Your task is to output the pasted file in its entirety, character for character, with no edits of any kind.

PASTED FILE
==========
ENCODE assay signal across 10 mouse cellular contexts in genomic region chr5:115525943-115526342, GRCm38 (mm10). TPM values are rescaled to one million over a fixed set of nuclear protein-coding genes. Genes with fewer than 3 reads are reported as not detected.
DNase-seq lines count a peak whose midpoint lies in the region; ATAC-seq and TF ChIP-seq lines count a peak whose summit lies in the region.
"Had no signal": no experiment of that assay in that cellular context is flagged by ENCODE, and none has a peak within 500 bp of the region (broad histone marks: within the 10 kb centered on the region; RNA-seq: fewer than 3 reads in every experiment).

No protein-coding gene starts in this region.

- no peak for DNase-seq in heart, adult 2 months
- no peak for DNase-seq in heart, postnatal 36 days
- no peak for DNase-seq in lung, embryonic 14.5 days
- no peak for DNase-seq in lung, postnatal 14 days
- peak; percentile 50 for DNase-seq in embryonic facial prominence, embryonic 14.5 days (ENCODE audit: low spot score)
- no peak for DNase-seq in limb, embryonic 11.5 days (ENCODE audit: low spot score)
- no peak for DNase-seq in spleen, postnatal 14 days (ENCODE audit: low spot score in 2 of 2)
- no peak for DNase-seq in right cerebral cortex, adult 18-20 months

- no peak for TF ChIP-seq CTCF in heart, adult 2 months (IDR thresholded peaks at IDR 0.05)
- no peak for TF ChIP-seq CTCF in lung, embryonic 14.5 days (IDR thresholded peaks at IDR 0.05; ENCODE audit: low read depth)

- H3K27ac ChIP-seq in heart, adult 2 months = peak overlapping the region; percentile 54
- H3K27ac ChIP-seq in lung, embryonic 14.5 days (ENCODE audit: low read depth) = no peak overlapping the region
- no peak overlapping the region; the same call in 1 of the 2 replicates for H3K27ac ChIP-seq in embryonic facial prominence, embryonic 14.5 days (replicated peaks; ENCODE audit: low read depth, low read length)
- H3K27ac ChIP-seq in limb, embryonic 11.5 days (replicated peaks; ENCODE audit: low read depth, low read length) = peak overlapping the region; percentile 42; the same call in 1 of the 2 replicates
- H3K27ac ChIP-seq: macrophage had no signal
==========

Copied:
ENCODE assay signal across 10 mouse cellular contexts in genomic region chr5:115525943-115526342, GRCm38 (mm10). TPM values are rescaled to one million over a fixed set of nuclear protein-coding genes. Genes with fewer than 3 reads are reported as not detected.
DNase-seq lines count a peak whose midpoint lies in the region; ATAC-seq and TF ChIP-seq lines count a peak whose summit lies in the region.
"Had no signal": no experiment of that assay in that cellular context is flagged by ENCODE, and none has a peak within 500 bp of the region (broad histone marks: within the 10 kb centered on the region; RNA-seq: fewer than 3 reads in every experiment).

No protein-coding gene starts in this region.

- no peak for DNase-seq in heart, adult 2 months
- no peak for DNase-seq in heart, postnatal 36 days
- no peak for DNase-seq in lung, embryonic 14.5 days
- no peak for DNase-seq in lung, postnatal 14 days
- peak; percentile 50 for DNase-seq in embryonic facial prominence, embryonic 14.5 days (ENCODE audit: low spot score)
- no peak for DNase-seq in limb, embryonic 11.5 days (ENCODE audit: low spot score)
- no peak for DNase-seq in spleen, postnatal 14 days (ENCODE audit: low spot score in 2 of 2)
- no peak for DNase-seq in right cerebral cortex, adult 18-20 months

- no peak for TF ChIP-seq CTCF in heart, adult 2 months (IDR thresholded peaks at IDR 0.05)
- no peak for TF ChIP-seq CTCF in lung, embryonic 14.5 days (IDR thresholded peaks at IDR 0.05; ENCODE audit: low read depth)

- H3K27ac ChIP-seq in heart, adult 2 months = peak overlapping the region; percentile 54
- H3K27ac ChIP-seq in lung, embryonic 14.5 days (ENCODE audit: low read depth) = no peak overlapping the region
- no peak overlapping the region; the same call in 1 of the 2 replicates for H3K27ac ChIP-seq in embryonic facial prominence, embryonic 14.5 days (replicated peaks; ENCODE audit: low read depth, low read length)
- H3K27ac ChIP-seq in limb, embryonic 11.5 days (replicated peaks; ENCODE audit: low read depth, low read length) = peak overlapping the region; percentile 42; the same call in 1 of the 2 replicates
- H3K27ac ChIP-seq: macrophage had no signal